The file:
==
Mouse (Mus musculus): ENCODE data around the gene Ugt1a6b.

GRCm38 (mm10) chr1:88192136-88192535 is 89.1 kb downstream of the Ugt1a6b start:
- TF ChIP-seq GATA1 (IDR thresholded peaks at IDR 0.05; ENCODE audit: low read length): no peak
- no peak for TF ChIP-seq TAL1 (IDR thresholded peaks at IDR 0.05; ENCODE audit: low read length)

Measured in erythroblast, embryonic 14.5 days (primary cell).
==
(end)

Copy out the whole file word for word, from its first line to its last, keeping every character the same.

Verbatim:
Mouse (Mus musculus): ENCODE data around the gene Ugt1a6b.

GRCm38 (mm10) chr1:88192136-88192535 is 89.1 kb downstream of the Ugt1a6b start:
- TF ChIP-seq GATA1 (IDR thresholded peaks at IDR 0.05; ENCODE audit: low read length): no peak
- no peak for TF ChIP-seq TAL1 (IDR thresholded peaks at IDR 0.05; ENCODE audit: low read length)

Measured in erythroblast, embryonic 14.5 days (primary cell).